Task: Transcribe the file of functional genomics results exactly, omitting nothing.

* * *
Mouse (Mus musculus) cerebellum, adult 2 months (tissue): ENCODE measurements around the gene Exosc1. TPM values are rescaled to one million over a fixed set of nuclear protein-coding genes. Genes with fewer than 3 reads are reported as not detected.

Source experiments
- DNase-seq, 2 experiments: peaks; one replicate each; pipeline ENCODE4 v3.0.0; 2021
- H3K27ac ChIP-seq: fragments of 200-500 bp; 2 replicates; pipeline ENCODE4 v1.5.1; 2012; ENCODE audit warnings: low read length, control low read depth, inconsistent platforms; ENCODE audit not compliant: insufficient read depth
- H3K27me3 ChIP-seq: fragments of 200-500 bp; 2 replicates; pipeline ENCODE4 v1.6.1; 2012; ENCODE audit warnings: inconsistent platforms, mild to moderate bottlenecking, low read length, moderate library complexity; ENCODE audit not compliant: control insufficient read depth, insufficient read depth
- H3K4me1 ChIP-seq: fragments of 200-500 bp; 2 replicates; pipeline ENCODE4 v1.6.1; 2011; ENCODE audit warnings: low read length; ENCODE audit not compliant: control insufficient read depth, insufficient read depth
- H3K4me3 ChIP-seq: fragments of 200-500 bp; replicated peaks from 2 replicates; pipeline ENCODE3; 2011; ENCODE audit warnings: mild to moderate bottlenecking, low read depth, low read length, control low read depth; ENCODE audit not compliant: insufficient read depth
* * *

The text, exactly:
Mouse (Mus musculus) cerebellum, adult 2 months (tissue): ENCODE measurements around the gene Exosc1. TPM values are rescaled to one million over a fixed set of nuclear protein-coding genes. Genes with fewer than 3 reads are reported as not detected.

Source experiments
- DNase-seq, 2 experiments: peaks; one replicate each; pipeline ENCODE4 v3.0.0; 2021
- H3K27ac ChIP-seq: fragments of 200-500 bp; 2 replicates; pipeline ENCODE4 v1.5.1; 2012; ENCODE audit warnings: low read length, control low read depth, inconsistent platforms; ENCODE audit not compliant: insufficient read depth
- H3K27me3 ChIP-seq: fragments of 200-500 bp; 2 replicates; pipeline ENCODE4 v1.6.1; 2012; ENCODE audit warnings: inconsistent platforms, mild to moderate bottlenecking, low read length, moderate library complexity; ENCODE audit not compliant: control insufficient read depth, insufficient read depth
- H3K4me1 ChIP-seq: fragments of 200-500 bp; 2 replicates; pipeline ENCODE4 v1.6.1; 2011; ENCODE audit warnings: low read length; ENCODE audit not compliant: control insufficient read depth, insufficient read depth
- H3K4me3 ChIP-seq: fragments of 200-500 bp; replicated peaks from 2 replicates; pipeline ENCODE3; 2011; ENCODE audit warnings: mild to moderate bottlenecking, low read depth, low read length, control low read depth; ENCODE audit not compliant: insufficient read depth